Bale grazing was being done more commonly in Canada by the early 2000s. Ring feeders were done away with because of the difficulty using them in deep snow situations.

An electric fence is moved and a set number of bales were exposed to the cattle. Very often the bales were just left where the baler had dropped them in the summer, so equipment cost was reduced even further.

As more producers bought their needed hay rather than baling it themselves, bale grazing started to trend back towards feeding blocks rather than widely scattered bales across the field where they had been harvested.

Now we can look at the N being returned to the field in those feeding areas using the information shown earlier in this series of posts.

That is a lot of N!

You might ask, “But who would feed 20 tons/acre?”

Here is an aerial photo showing where bale grazing took place on a farm the previous winter. We easily see the increased growth where the bales had been fed. The area outlined is one acre.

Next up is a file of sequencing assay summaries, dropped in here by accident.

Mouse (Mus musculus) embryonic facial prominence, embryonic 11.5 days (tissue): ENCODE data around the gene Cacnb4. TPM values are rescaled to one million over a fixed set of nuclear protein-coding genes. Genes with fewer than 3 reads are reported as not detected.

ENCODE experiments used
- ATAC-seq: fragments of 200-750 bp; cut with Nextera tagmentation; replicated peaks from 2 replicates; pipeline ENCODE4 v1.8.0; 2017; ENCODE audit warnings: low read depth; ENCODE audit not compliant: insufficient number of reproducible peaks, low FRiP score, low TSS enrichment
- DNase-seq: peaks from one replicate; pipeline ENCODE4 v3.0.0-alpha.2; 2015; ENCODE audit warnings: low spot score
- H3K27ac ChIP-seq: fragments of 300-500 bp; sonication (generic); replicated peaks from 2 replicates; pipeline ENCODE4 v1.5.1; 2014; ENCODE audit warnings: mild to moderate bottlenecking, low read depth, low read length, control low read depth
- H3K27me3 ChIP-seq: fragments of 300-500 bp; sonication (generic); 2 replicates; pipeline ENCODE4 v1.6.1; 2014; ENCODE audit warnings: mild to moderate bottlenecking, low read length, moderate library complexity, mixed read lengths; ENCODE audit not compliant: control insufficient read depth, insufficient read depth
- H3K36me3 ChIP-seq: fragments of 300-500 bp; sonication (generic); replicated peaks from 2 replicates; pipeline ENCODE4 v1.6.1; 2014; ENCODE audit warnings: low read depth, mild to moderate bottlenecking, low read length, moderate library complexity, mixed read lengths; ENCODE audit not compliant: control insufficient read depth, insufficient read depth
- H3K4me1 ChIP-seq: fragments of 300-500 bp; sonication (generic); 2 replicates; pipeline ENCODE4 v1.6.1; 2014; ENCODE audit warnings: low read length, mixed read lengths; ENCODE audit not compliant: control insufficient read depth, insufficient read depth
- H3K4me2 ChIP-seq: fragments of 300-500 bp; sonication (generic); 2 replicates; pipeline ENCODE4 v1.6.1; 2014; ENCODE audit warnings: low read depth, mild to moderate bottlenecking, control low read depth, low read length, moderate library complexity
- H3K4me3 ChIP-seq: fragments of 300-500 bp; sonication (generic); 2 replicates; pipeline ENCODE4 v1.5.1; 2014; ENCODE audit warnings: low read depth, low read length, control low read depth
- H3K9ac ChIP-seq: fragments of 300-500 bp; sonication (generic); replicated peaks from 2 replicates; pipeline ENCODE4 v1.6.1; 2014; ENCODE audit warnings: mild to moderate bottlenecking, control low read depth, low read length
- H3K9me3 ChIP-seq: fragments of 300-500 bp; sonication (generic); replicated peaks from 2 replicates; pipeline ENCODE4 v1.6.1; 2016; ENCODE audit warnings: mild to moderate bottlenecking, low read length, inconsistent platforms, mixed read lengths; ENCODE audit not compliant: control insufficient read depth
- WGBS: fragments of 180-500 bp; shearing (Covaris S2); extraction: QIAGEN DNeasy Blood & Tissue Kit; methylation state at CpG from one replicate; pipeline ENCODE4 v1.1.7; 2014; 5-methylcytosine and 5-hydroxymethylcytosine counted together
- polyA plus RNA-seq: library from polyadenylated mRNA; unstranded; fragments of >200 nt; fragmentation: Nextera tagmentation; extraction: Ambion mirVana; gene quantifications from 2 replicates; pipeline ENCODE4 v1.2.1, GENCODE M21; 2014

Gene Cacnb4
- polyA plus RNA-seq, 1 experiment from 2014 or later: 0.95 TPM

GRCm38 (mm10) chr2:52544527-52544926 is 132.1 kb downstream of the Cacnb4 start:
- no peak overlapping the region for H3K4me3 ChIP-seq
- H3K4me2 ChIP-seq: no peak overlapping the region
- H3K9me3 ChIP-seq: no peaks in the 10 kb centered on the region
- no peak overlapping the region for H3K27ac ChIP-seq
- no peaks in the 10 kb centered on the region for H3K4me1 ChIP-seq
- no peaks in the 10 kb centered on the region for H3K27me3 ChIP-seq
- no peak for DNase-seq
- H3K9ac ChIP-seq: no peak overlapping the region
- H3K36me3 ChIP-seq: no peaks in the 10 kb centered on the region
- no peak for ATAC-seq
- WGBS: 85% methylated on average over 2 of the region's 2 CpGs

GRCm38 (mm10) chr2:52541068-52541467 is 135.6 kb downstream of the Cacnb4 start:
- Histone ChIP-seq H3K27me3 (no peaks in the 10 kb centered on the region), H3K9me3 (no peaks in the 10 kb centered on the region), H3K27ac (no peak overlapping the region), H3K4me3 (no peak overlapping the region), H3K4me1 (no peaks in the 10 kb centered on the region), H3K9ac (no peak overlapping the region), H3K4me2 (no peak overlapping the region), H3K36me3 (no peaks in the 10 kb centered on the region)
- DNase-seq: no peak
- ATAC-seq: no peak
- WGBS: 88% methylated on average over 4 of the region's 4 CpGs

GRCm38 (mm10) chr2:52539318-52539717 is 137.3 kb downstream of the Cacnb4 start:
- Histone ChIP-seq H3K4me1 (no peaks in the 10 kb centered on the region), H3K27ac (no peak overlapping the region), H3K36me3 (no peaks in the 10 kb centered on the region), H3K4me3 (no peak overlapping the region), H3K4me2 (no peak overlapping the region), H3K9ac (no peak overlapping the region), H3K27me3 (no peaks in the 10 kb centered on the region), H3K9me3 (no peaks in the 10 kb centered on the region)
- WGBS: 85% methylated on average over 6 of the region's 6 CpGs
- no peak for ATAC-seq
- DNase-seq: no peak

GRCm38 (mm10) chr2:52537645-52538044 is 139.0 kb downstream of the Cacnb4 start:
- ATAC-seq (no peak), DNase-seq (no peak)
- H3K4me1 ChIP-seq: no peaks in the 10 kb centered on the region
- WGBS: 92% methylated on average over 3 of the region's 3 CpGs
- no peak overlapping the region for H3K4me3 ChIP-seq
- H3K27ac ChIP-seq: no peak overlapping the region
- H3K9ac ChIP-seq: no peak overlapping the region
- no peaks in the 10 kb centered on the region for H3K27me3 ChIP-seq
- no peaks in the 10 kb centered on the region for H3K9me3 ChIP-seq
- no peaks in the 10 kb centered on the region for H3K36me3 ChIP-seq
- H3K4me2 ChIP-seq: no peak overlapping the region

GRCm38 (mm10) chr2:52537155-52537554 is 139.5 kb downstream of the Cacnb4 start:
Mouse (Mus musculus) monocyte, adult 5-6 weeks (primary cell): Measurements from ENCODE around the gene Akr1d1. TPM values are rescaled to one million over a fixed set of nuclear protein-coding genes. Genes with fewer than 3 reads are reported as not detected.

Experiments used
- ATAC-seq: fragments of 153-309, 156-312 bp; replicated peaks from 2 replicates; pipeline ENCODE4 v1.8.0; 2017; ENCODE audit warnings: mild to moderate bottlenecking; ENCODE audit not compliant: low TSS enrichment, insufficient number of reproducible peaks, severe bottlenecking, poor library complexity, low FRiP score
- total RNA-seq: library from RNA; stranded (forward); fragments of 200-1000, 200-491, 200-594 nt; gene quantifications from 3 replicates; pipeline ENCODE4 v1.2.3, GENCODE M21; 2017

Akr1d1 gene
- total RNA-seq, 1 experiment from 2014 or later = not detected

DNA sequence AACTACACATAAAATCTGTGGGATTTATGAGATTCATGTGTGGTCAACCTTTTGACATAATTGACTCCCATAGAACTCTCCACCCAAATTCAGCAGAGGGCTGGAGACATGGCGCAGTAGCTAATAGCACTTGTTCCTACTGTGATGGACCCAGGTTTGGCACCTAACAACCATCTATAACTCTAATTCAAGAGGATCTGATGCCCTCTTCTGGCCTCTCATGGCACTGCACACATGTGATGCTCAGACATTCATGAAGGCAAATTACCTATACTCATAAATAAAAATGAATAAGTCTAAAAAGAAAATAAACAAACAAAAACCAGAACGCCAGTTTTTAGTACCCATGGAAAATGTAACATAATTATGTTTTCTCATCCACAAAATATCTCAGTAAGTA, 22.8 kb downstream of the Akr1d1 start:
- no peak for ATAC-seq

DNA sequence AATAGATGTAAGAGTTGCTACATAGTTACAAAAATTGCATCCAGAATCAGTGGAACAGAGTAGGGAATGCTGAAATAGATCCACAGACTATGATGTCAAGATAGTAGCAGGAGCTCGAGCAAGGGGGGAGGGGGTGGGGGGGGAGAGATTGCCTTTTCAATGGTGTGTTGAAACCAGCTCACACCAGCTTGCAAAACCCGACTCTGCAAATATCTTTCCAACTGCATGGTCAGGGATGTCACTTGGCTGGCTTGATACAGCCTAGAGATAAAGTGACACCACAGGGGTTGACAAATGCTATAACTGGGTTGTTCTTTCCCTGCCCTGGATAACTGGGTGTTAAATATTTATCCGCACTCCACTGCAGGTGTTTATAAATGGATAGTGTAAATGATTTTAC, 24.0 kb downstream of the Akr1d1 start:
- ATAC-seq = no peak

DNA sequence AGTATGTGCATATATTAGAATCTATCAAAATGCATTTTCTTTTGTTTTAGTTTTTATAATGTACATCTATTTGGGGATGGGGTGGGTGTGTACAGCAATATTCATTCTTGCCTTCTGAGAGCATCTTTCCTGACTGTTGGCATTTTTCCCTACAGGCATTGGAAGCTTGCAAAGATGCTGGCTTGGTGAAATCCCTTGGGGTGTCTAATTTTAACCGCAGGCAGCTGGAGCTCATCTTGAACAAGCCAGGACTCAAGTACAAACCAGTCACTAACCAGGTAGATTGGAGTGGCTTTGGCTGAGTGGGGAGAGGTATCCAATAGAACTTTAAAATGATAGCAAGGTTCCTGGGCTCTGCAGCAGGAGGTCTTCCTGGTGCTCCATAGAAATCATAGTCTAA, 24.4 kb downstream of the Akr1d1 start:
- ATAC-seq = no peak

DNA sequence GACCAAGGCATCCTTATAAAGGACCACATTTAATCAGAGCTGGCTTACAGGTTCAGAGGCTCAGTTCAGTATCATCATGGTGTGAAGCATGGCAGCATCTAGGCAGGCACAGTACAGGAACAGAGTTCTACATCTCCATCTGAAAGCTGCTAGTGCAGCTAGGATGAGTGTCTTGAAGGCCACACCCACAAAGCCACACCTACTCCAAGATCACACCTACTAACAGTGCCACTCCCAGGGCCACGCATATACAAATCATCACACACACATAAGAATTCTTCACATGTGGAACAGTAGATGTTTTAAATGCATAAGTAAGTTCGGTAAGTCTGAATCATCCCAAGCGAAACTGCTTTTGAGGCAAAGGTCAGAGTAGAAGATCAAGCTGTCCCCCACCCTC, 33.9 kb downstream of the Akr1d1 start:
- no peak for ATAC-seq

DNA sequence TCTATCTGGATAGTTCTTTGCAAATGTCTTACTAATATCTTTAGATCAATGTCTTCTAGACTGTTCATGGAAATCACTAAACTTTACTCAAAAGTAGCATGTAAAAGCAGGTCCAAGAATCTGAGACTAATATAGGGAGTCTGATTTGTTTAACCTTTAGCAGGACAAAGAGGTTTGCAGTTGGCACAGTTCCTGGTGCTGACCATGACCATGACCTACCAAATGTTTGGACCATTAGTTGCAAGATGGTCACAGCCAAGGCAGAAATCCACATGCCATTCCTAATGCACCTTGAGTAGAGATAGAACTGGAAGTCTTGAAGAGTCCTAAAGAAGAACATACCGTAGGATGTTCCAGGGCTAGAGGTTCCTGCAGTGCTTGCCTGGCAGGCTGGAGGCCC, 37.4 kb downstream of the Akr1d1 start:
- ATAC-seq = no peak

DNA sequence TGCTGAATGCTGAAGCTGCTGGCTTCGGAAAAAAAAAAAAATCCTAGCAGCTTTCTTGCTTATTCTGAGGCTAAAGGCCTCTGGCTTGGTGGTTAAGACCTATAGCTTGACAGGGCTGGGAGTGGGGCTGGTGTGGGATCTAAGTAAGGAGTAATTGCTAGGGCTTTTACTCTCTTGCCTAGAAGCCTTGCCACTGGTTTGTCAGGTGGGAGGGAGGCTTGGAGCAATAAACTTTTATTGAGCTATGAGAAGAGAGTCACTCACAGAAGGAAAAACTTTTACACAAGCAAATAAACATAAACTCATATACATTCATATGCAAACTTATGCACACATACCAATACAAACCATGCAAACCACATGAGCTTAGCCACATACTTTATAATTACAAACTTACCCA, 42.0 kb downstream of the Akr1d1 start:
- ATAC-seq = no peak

With 36 bales weighing 1300 lbs fed on that one acre, the urinary N returned is over 400 lbs/acre!

Even if the cows did wander off and urinate in different parts of the pasture, there is likely still at least 300 lbs/acre raining down on the feeding block.

This is where we can end up when we don’t have a feeding plan that balances the feeding rate with the capacity of the soil to absorb and hold N.

In some parts of the US such as the Chesapeake Bay and Great Lakes watersheds, N overload is a serious issue and regulations are in place to regulate manure application and animal concentration.

It is in everyone’s best interest that we on the land understand the consequences of our decisions. We all need to have nutrient management plans for our farms and ranches – not because the government is going to eventually make all of us do it, but because it makes economic and environmental sense to do so.

Nitrogen is only part of the fertility story. Next week, we’ll look at Phosphorous. If you have questions for Jim, please share them in the comment section below.

 

A Big Snow for Us!